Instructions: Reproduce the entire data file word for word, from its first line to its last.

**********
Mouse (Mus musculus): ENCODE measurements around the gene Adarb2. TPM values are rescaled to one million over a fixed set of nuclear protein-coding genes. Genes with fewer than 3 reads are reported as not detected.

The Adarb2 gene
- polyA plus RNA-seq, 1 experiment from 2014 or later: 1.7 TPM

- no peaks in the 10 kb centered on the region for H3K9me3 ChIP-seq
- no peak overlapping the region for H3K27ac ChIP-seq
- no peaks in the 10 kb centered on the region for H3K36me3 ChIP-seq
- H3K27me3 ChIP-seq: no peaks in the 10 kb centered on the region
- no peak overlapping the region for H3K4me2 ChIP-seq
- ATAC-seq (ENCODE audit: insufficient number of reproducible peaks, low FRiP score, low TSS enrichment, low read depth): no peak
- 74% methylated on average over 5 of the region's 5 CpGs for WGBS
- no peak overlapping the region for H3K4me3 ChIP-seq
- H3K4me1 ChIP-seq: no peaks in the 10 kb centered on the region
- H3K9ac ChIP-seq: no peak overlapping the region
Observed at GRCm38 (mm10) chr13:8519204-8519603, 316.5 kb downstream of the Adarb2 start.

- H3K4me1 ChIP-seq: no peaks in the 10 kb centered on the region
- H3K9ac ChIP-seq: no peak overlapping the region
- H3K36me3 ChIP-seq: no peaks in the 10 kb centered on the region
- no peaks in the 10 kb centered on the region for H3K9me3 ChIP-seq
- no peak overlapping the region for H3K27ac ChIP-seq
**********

Mouse (Mus musculus): ENCODE measurements around the gene Adarb2. TPM values are rescaled to one million over a fixed set of nuclear protein-coding genes. Genes with fewer than 3 reads are reported as not detected.

The Adarb2 gene
- polyA plus RNA-seq, 1 experiment from 2014 or later: 1.7 TPM

- no peaks in the 10 kb centered on the region for H3K9me3 ChIP-seq
- no peak overlapping the region for H3K27ac ChIP-seq
- no peaks in the 10 kb centered on the region for H3K36me3 ChIP-seq
- H3K27me3 ChIP-seq: no peaks in the 10 kb centered on the region
- no peak overlapping the region for H3K4me2 ChIP-seq
- ATAC-seq (ENCODE audit: insufficient number of reproducible peaks, low FRiP score, low TSS enrichment, low read depth): no peak
- 74% methylated on average over 5 of the region's 5 CpGs for WGBS
- no peak overlapping the region for H3K4me3 ChIP-seq
- H3K4me1 ChIP-seq: no peaks in the 10 kb centered on the region
- H3K9ac ChIP-seq: no peak overlapping the region
Observed at GRCm38 (mm10) chr13:8519204-8519603, 316.5 kb downstream of the Adarb2 start.

- H3K4me1 ChIP-seq: no peaks in the 10 kb centered on the region
- H3K9ac ChIP-seq: no peak overlapping the region
- H3K36me3 ChIP-seq: no peaks in the 10 kb centered on the region
- no peaks in the 10 kb centered on the region for H3K9me3 ChIP-seq
- no peak overlapping the region for H3K27ac ChIP-seq